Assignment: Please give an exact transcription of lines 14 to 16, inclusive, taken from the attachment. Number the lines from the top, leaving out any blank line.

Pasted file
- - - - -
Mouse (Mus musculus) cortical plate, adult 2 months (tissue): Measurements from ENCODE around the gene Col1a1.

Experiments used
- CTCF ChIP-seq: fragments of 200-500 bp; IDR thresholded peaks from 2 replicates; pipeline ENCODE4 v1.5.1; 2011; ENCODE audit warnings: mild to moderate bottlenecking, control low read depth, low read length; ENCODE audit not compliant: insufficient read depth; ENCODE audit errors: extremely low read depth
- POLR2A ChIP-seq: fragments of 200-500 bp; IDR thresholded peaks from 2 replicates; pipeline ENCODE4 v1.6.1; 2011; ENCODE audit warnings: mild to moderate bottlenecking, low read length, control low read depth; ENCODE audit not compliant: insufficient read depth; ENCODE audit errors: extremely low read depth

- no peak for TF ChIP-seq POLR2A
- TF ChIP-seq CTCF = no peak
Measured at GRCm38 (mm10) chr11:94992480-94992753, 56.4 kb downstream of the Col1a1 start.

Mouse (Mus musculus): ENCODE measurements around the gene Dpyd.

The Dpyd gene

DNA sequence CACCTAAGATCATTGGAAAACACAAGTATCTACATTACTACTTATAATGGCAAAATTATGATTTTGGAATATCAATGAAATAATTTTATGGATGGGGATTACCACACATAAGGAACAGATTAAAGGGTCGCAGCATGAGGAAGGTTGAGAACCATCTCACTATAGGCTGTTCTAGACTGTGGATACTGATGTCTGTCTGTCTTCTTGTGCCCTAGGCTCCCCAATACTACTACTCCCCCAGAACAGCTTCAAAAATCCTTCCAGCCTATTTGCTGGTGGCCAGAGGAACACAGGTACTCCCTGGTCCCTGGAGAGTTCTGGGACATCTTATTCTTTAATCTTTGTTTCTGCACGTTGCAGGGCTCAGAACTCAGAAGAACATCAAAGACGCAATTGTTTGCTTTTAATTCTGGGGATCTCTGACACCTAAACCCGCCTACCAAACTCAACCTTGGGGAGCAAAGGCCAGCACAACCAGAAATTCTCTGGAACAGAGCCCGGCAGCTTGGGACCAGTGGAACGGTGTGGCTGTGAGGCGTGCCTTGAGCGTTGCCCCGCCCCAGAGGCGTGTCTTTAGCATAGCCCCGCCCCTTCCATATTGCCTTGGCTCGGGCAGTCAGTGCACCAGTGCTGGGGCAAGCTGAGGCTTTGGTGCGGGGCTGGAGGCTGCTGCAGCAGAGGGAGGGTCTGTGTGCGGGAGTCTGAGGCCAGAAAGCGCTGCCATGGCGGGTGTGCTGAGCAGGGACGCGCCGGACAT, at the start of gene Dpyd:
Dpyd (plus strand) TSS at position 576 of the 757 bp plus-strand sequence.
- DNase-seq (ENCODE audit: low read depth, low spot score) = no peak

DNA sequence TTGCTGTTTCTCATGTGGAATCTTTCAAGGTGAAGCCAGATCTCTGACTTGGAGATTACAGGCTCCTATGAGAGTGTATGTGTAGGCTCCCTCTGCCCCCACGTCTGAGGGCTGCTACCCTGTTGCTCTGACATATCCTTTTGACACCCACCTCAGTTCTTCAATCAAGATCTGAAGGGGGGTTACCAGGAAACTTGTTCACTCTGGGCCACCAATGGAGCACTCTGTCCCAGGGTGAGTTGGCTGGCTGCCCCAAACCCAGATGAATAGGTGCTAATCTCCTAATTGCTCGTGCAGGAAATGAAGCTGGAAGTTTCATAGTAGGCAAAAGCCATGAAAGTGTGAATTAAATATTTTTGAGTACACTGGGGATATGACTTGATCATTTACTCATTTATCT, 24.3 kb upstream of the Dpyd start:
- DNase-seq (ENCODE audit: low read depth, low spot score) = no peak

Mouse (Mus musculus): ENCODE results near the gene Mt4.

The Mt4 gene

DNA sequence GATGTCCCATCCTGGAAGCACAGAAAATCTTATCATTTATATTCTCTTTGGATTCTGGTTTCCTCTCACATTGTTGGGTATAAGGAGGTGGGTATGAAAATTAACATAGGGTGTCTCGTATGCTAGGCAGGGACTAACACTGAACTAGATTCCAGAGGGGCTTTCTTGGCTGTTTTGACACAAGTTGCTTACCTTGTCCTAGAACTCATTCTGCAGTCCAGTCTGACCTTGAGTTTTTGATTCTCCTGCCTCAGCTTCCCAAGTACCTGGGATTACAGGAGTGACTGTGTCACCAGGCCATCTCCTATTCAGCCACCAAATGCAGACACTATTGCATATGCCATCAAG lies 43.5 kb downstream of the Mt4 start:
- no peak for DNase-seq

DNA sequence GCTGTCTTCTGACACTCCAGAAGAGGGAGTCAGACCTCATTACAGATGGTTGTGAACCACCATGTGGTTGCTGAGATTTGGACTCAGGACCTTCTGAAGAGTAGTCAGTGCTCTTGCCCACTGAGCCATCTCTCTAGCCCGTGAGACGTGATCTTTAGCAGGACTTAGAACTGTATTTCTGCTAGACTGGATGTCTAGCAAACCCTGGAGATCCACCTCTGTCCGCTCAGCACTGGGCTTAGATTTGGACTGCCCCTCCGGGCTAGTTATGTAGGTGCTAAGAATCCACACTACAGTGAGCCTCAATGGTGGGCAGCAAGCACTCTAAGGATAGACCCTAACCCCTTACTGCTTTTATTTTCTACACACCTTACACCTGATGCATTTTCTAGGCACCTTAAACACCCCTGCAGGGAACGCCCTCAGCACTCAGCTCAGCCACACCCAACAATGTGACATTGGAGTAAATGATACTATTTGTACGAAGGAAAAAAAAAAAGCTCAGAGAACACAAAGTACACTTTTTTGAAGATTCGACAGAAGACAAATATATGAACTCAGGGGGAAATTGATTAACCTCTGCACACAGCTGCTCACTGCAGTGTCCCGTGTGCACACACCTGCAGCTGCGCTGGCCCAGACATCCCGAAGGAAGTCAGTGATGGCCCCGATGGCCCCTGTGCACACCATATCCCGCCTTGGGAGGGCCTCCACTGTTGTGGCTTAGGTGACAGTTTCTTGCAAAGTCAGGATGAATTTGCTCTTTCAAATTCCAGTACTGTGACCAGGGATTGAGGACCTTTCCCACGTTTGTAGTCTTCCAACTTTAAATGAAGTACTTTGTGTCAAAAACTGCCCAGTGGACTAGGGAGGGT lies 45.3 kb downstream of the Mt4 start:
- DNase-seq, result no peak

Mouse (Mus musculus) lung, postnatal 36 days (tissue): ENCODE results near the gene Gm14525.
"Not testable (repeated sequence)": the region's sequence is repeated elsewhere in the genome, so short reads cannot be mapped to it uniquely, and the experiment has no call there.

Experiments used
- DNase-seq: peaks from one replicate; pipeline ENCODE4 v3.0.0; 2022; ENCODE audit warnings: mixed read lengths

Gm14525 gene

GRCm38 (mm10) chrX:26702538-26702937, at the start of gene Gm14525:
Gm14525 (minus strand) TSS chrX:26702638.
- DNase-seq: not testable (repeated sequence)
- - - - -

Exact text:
- DNase-seq (ENCODE audit: low read depth, low spot score) = no peak

Mouse (Mus musculus): ENCODE results near the gene Mt4.

The Mt4 gene